"The formation of different languages and of distinct species, and the proofs that both have been developed through a gradual process, are curiously parallel," Charles Darwin wrote in The Descent of Man. "Dominant languages and dialects spread widely, and lead to the gradual extinction of other tongues. A language, like a species, when once extinct, never, as Sir C. Lyell remarks, reappears."

The reason Darwin was so knowledgeable about the evolution of language, Loh told Seeker, was that a century before Darwin and others were arguing that all species evolved from common ancestors, linguists like William Jones were doing the same thing with language. Jones, an 18th-century British judge in India, spoke more than a dozen languages and took an interest in Ancient Sanskrit, which he discovered had striking similarities to Greek and Latin.

“Which completely blew his mind, because he could think of no reason why there should be,” said Loh.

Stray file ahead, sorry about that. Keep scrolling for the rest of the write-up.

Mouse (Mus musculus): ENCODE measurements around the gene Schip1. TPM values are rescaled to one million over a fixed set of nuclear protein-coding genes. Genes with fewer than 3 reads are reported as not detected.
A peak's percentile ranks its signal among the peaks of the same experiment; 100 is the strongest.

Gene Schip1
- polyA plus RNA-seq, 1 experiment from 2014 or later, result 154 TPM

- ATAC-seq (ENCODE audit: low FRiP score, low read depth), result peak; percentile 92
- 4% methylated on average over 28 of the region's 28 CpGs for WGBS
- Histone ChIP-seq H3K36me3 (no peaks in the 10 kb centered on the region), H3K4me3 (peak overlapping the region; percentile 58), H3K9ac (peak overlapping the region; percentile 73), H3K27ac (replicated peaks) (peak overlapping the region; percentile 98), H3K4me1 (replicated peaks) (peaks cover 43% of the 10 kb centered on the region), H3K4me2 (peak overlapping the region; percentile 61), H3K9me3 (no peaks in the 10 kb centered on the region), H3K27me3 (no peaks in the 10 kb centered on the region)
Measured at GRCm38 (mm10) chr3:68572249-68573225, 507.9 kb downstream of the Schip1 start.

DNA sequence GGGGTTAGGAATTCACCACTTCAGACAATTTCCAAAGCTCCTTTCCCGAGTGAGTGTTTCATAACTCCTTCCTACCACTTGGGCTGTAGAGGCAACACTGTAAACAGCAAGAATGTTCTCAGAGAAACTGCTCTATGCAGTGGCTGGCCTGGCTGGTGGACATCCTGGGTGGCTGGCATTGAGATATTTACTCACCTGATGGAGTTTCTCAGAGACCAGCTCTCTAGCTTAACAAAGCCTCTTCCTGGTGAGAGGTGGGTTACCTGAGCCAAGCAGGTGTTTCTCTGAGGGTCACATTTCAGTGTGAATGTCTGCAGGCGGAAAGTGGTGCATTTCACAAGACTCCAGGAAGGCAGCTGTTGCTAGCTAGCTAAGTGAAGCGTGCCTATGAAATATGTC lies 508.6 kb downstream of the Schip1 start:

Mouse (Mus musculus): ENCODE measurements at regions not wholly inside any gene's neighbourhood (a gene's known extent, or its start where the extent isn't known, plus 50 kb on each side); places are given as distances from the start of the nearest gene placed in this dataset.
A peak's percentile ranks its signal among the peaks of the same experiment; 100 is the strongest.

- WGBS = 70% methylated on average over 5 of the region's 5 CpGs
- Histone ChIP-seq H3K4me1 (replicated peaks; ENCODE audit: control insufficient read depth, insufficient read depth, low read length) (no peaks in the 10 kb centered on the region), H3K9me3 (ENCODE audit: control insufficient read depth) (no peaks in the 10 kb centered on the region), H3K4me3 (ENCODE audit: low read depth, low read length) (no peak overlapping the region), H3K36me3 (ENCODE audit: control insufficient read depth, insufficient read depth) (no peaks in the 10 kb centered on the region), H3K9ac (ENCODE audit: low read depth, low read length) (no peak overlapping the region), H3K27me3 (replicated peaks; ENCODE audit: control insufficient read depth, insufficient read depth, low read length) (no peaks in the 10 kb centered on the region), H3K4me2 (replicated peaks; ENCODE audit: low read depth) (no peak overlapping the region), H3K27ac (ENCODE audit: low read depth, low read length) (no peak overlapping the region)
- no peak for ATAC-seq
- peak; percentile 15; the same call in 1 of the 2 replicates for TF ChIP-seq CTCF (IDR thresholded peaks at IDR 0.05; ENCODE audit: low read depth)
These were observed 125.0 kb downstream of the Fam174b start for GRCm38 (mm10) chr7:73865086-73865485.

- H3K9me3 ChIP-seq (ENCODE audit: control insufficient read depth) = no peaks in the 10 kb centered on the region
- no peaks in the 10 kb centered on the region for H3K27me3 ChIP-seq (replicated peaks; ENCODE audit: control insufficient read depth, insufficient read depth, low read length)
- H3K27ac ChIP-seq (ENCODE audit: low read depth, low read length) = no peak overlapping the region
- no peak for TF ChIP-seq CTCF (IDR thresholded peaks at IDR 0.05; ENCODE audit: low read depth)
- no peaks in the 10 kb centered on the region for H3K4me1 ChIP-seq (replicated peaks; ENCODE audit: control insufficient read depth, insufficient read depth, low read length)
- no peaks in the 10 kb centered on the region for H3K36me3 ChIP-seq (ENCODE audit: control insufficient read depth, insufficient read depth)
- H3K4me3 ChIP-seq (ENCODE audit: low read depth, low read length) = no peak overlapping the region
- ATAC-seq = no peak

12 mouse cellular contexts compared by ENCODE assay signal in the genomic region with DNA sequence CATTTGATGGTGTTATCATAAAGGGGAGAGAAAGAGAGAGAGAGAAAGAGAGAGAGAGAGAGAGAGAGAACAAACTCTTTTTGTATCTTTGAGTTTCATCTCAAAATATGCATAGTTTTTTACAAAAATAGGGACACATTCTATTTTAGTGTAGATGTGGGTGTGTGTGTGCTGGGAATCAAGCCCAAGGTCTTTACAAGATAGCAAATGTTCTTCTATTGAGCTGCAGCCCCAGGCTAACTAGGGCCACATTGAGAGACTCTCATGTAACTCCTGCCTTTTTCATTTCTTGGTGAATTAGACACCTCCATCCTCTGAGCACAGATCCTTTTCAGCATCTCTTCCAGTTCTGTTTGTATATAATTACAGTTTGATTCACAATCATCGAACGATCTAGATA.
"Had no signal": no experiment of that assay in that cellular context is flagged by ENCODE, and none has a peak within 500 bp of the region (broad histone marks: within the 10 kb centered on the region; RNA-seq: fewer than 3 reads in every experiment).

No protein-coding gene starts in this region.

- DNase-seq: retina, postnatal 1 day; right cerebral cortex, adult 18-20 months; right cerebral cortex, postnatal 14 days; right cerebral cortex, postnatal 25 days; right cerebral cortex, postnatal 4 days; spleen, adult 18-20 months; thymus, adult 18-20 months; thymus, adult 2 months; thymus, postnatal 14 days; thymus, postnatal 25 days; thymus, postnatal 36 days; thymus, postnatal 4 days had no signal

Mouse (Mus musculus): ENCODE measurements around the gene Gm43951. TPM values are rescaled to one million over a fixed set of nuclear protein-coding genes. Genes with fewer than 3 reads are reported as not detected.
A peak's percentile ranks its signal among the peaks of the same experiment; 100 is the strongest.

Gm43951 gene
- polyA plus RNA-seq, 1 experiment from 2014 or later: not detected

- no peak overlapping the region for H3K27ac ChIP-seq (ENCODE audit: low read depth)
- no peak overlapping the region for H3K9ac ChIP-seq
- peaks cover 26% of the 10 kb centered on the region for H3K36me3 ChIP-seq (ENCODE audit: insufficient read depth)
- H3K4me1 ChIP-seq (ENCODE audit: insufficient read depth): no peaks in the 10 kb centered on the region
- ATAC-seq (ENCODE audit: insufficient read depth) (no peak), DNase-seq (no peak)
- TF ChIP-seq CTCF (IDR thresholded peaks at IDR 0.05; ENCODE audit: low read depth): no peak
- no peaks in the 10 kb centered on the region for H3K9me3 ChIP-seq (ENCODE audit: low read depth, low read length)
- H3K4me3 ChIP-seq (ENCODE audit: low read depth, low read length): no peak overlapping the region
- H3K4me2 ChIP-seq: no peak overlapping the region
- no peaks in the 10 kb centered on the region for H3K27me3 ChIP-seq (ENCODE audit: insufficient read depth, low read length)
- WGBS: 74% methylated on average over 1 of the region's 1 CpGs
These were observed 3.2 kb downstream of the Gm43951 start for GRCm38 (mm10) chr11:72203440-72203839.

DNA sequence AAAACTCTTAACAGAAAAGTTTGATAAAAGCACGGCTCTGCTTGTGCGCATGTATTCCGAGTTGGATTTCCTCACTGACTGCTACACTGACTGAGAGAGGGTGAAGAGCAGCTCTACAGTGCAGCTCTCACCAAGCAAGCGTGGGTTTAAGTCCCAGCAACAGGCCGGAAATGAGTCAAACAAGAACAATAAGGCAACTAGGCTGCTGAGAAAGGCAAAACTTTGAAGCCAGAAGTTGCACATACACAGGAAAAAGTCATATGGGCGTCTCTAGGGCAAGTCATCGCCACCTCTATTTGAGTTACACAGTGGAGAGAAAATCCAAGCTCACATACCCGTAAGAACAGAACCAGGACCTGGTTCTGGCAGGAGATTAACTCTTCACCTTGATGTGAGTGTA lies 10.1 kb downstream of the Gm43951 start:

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The answer, Jones decided, was that they must have branched off from some even more ancient tongue, which he called Proto-Indo-European. Jones and others created the first “family tree” of all the languages that diverged and re-converged from that original language — last spoken an estimated 9,000 years ago — including seemingly unrelated languages like Russian, Hindi, Spanish, Swedish, and English.

With the discovery of DNA, biologists began to understand how life on Earth, which began as single-celled organisms 3.9 billion years ago, evolved into the stunning diversity of species on the planet today. Around 540 million years ago, for example, favorable climate and atmospheric conditions led to the Cambrian Explosion, where scientists believe the genetic components came together to jump-start the evolution of multicellular life.